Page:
Nine Dots Prize Launches With $100,000 Prize for Unfinished Book

Posted on October 21, 2016

A new book prize will be one of the world's richest: offering the winner $100,000. And best of all -- the book doesn't even have to be written yet. The Nine Dots Prize rewards original thinking "in response to contemporary societal issues." Every two years the board poses a new question in October. Entrants must submit a 3,000 word answer to the question. The answer will be used as the basis for a book expanding on their answer. The prize is $100,000, which is twice the amount of the Booker Prize.

The innovative new literary prize was created to "promote, encourage and engage innovative thinking to address problems facing the modern world." It is named after the nine dots puzzle, a lateral thinking puzzle that requires one to think outside the box to solve the puzzle.

Each entrant will submit a response to the question in 3,000 words or less, an outline for am 25,000 - 40,000 word book on the subject, and a justification of why the entrant will successfully complete the finished book within 9 months of winning. The contest is open to anyone over 18 and the entries must be in English. The deadline is midnight on Tuesday, January 31st. The first question is: "Are digital technologies making politics impossible?"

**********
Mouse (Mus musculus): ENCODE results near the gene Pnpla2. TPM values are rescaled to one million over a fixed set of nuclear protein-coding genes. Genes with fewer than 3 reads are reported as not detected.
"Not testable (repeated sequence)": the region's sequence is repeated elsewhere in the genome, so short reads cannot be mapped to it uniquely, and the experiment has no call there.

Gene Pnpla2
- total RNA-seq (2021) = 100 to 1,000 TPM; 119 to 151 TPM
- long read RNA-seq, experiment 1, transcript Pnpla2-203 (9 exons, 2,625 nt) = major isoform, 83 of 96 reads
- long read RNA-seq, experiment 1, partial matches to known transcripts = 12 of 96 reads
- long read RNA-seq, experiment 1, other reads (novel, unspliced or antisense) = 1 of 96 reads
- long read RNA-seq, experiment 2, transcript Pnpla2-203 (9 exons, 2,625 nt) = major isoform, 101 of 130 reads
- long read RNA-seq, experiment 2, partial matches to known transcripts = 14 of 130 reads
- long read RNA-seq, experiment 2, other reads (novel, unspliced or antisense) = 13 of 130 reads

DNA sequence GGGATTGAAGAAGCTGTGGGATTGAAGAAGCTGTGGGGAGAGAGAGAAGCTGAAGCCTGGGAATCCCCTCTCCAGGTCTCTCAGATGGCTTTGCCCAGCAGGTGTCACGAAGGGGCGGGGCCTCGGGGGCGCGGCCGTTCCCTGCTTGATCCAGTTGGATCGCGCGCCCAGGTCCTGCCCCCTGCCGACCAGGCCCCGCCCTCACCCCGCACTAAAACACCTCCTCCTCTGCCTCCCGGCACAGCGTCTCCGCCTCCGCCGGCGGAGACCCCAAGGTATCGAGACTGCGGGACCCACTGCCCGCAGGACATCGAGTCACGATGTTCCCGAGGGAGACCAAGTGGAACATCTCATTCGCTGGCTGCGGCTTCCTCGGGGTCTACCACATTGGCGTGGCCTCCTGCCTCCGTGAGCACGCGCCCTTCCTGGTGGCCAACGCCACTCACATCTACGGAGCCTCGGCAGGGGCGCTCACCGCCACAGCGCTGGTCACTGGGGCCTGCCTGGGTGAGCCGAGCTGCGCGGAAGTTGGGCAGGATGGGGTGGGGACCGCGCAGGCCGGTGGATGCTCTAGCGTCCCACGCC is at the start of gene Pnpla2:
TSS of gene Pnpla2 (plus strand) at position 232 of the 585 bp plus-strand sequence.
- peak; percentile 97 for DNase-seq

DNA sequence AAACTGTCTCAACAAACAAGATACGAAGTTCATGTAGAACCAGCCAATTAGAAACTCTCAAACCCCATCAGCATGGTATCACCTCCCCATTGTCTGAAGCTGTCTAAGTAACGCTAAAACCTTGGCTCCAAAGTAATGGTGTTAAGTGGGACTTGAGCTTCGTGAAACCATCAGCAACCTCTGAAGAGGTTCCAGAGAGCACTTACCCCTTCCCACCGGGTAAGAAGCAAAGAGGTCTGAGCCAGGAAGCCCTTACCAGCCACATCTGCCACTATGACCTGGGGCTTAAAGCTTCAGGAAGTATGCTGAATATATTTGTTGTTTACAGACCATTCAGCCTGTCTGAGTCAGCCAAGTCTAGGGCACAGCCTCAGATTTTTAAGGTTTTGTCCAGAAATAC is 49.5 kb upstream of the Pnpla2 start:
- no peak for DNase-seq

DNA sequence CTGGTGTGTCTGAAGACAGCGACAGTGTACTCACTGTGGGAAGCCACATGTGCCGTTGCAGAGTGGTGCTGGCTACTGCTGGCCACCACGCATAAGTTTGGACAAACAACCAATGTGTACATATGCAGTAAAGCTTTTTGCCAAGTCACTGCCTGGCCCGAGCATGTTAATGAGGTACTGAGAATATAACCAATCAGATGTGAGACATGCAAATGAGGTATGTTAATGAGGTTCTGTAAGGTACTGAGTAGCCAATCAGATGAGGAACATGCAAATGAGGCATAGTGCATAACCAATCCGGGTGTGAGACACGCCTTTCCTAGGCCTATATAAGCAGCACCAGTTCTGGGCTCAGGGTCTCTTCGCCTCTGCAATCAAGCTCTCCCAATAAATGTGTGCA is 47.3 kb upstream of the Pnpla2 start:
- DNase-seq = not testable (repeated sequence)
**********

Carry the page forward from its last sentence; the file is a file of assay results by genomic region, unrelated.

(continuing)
The new prize is sponsored by the Kadas Prize Foundation and the Centre for Research in the Arts, Social Sciences and Humanities (CRASSH) at the University of Cambridge and Cambridge University Press. The winning book will be published by Cambridge University Press. The prize's Chairman of the Board is Simon Goldhill, director of CRASSH. He is a Professor in Greek Literature and Culture and Fellow of King's College, Cambridge. Professor Goldhill explains, "This is an incredibly exciting and unique opportunity for thinkers to table big ideas that have the potential to change the world. The Board will be looking for entries that display originality in everything from the ideas put forward to the ways in which those ideas are communicated. Respondents are entirely free to critique, agree or disagree with, or reject the premise of the question, but they must engage with it fully and insightfully."



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